Multi-disciplinary team to use advanced robotics platforms to measure human-robot interactions

Published on December 12, 2013 at 6:07 AM · No Comments

Psychologists from the University of Exeter are leading a major project looking at how robots can enable people to interact in public spaces - without actually being there.

The -2 million three-year project, Being There: Humans and Robots in Public Spaces, funded by the Engineering and Physical Sciences Research Council (EPSRC), will examine how robotics can help to bridge the gap between the way we communicate in person and online.

It brings together researchers from the Universities of Exeter, Bath and Oxford, Queen Mary University of London and the Bristol Robotics Laboratory (BRL) to look at the social and technological aspects of being able to appear in public in proxy forms, via a range of advanced robotics platforms. The BRL is a collaborative partnership between the University of the West of England and the University of Bristol.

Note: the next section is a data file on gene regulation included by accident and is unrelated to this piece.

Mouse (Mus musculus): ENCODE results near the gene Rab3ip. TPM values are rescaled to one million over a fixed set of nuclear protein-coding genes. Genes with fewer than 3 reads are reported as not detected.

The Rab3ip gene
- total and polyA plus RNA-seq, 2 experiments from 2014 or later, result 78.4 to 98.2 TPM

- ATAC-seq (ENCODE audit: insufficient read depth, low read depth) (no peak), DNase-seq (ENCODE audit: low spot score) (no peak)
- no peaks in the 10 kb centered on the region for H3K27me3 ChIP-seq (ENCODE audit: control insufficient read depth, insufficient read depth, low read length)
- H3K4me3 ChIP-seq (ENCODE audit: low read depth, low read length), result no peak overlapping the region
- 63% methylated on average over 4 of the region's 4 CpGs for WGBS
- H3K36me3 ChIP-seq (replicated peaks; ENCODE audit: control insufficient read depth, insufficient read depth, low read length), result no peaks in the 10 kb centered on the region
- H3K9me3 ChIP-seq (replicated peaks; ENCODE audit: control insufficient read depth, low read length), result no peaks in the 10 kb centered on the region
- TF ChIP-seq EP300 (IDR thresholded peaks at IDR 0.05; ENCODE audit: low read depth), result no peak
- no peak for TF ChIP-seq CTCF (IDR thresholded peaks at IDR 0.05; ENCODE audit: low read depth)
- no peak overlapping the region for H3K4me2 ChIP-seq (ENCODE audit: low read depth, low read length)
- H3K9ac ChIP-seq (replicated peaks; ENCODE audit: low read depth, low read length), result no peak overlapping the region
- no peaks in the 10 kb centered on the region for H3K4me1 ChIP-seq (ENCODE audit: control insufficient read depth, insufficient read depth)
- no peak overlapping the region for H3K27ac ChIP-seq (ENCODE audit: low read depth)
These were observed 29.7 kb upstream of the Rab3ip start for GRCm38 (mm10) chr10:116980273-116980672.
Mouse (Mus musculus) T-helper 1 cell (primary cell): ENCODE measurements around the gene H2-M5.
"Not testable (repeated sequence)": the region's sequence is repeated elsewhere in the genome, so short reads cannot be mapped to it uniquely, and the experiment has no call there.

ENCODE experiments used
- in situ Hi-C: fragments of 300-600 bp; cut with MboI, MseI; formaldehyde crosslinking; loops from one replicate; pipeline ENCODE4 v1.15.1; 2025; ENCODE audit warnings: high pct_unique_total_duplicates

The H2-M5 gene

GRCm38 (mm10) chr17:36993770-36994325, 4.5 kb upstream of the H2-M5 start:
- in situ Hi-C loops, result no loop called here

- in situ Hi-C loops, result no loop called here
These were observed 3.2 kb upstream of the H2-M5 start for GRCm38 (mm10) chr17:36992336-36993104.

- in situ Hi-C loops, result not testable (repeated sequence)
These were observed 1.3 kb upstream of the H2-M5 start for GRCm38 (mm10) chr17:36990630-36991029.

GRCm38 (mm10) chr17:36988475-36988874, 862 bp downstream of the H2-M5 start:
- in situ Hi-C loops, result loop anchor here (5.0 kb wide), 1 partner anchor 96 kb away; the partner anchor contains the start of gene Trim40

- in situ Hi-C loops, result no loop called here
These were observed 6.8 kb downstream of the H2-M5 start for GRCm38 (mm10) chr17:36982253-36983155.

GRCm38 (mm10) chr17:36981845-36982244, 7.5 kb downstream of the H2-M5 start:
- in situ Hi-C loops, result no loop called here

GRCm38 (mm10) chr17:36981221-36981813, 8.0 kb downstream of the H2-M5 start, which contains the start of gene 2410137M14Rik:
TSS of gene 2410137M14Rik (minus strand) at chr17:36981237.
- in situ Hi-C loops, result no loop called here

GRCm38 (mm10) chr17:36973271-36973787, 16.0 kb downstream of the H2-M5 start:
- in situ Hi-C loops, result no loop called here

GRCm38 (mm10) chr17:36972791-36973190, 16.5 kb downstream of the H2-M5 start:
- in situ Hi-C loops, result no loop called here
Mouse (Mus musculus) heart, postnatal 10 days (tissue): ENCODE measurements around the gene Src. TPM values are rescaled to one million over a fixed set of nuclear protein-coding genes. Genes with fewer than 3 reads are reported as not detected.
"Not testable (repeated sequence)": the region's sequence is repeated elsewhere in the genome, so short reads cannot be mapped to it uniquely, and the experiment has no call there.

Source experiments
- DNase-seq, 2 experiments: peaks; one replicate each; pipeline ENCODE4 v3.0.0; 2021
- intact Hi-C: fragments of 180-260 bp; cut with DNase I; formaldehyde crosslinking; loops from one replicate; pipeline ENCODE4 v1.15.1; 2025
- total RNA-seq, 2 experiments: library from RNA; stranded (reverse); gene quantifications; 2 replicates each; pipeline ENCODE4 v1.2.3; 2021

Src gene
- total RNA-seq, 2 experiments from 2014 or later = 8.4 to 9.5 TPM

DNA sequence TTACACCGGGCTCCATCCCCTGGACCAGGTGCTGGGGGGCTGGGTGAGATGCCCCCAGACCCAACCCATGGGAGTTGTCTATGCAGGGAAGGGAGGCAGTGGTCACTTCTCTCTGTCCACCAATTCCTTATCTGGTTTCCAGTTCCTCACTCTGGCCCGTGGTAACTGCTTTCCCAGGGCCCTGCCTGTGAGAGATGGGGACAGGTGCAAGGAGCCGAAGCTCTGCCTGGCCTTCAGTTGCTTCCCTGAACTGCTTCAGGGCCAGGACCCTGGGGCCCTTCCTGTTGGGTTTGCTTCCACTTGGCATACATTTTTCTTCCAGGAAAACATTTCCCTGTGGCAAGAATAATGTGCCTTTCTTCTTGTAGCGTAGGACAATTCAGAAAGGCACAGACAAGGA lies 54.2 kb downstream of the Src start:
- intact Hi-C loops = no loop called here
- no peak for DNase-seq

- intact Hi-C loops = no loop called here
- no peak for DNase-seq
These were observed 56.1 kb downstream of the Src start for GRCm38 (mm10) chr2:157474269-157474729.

The research team will be using an advanced programmable humanoid robot, called 'Nao,' that they will take into public spaces around Bristol and Bath to measure human interaction with robots.

Nao will be controlled remotely and its controllers will be able to see and speak through its eyes and mouth, while directing where it looks and walks.

The project aims to enhance the public realm as a space where people can interact under conditions of privacy and equality, where the social benefits of being with other people are maximised, and barriers to being in public spaces are reduced.

Professor Mark Levine of the University of Exeter said: "Being able to interact with others in public space plays an important role in the well-being of individuals and societies. Sadly, many people are unable to do this - because they are ill, housebound or unable to travel. However, if a robot proxy can act for them - and can transmit back the full experience of being with others - we can help to reduce social isolation and increase civic participation.

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